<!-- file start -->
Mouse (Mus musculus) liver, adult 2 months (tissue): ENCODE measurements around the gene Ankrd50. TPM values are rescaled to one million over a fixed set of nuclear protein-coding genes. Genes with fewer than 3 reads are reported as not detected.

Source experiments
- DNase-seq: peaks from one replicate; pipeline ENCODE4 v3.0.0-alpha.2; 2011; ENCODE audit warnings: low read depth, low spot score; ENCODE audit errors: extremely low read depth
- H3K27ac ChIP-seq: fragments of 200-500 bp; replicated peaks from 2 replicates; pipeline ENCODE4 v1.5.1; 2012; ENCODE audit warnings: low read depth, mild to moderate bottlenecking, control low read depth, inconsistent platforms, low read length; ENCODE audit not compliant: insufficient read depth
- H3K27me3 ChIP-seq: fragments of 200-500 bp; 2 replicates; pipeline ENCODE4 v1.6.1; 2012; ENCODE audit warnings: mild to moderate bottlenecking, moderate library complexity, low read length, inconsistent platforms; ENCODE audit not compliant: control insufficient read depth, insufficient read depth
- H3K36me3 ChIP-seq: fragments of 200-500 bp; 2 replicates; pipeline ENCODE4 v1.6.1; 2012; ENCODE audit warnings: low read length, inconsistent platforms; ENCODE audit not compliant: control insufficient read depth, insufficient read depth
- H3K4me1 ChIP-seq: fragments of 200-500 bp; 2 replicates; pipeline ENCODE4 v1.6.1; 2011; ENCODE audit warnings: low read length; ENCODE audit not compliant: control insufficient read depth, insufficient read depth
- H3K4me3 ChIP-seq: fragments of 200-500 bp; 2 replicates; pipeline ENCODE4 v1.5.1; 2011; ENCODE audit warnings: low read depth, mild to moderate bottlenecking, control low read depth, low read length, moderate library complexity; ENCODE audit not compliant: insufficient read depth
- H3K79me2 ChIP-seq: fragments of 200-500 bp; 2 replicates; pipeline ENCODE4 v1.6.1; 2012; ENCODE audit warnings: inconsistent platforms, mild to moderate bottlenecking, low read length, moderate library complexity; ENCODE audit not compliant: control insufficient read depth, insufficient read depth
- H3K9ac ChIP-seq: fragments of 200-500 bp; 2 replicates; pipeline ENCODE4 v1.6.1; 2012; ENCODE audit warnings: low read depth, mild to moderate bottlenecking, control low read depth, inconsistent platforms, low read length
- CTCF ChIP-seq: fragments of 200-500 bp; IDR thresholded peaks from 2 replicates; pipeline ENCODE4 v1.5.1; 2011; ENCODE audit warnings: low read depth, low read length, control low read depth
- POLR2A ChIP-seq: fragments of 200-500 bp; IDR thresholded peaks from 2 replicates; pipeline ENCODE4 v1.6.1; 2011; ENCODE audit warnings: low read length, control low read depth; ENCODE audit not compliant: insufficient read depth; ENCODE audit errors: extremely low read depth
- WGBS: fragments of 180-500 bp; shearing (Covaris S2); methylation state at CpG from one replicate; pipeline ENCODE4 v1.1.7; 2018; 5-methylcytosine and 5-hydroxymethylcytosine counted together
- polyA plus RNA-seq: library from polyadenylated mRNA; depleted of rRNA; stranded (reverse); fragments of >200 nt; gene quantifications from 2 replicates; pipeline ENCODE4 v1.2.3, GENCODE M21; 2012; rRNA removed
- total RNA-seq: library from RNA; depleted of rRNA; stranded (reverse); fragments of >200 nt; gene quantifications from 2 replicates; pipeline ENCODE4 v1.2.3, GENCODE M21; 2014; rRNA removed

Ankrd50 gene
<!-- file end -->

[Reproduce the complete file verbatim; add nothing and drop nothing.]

Mouse (Mus musculus) liver, adult 2 months (tissue): ENCODE measurements around the gene Ankrd50. TPM values are rescaled to one million over a fixed set of nuclear protein-coding genes. Genes with fewer than 3 reads are reported as not detected.

Source experiments
- DNase-seq: peaks from one replicate; pipeline ENCODE4 v3.0.0-alpha.2; 2011; ENCODE audit warnings: low read depth, low spot score; ENCODE audit errors: extremely low read depth
- H3K27ac ChIP-seq: fragments of 200-500 bp; replicated peaks from 2 replicates; pipeline ENCODE4 v1.5.1; 2012; ENCODE audit warnings: low read depth, mild to moderate bottlenecking, control low read depth, inconsistent platforms, low read length; ENCODE audit not compliant: insufficient read depth
- H3K27me3 ChIP-seq: fragments of 200-500 bp; 2 replicates; pipeline ENCODE4 v1.6.1; 2012; ENCODE audit warnings: mild to moderate bottlenecking, moderate library complexity, low read length, inconsistent platforms; ENCODE audit not compliant: control insufficient read depth, insufficient read depth
- H3K36me3 ChIP-seq: fragments of 200-500 bp; 2 replicates; pipeline ENCODE4 v1.6.1; 2012; ENCODE audit warnings: low read length, inconsistent platforms; ENCODE audit not compliant: control insufficient read depth, insufficient read depth
- H3K4me1 ChIP-seq: fragments of 200-500 bp; 2 replicates; pipeline ENCODE4 v1.6.1; 2011; ENCODE audit warnings: low read length; ENCODE audit not compliant: control insufficient read depth, insufficient read depth
- H3K4me3 ChIP-seq: fragments of 200-500 bp; 2 replicates; pipeline ENCODE4 v1.5.1; 2011; ENCODE audit warnings: low read depth, mild to moderate bottlenecking, control low read depth, low read length, moderate library complexity; ENCODE audit not compliant: insufficient read depth
- H3K79me2 ChIP-seq: fragments of 200-500 bp; 2 replicates; pipeline ENCODE4 v1.6.1; 2012; ENCODE audit warnings: inconsistent platforms, mild to moderate bottlenecking, low read length, moderate library complexity; ENCODE audit not compliant: control insufficient read depth, insufficient read depth
- H3K9ac ChIP-seq: fragments of 200-500 bp; 2 replicates; pipeline ENCODE4 v1.6.1; 2012; ENCODE audit warnings: low read depth, mild to moderate bottlenecking, control low read depth, inconsistent platforms, low read length
- CTCF ChIP-seq: fragments of 200-500 bp; IDR thresholded peaks from 2 replicates; pipeline ENCODE4 v1.5.1; 2011; ENCODE audit warnings: low read depth, low read length, control low read depth
- POLR2A ChIP-seq: fragments of 200-500 bp; IDR thresholded peaks from 2 replicates; pipeline ENCODE4 v1.6.1; 2011; ENCODE audit warnings: low read length, control low read depth; ENCODE audit not compliant: insufficient read depth; ENCODE audit errors: extremely low read depth
- WGBS: fragments of 180-500 bp; shearing (Covaris S2); methylation state at CpG from one replicate; pipeline ENCODE4 v1.1.7; 2018; 5-methylcytosine and 5-hydroxymethylcytosine counted together
- polyA plus RNA-seq: library from polyadenylated mRNA; depleted of rRNA; stranded (reverse); fragments of >200 nt; gene quantifications from 2 replicates; pipeline ENCODE4 v1.2.3, GENCODE M21; 2012; rRNA removed
- total RNA-seq: library from RNA; depleted of rRNA; stranded (reverse); fragments of >200 nt; gene quantifications from 2 replicates; pipeline ENCODE4 v1.2.3, GENCODE M21; 2014; rRNA removed

Ankrd50 gene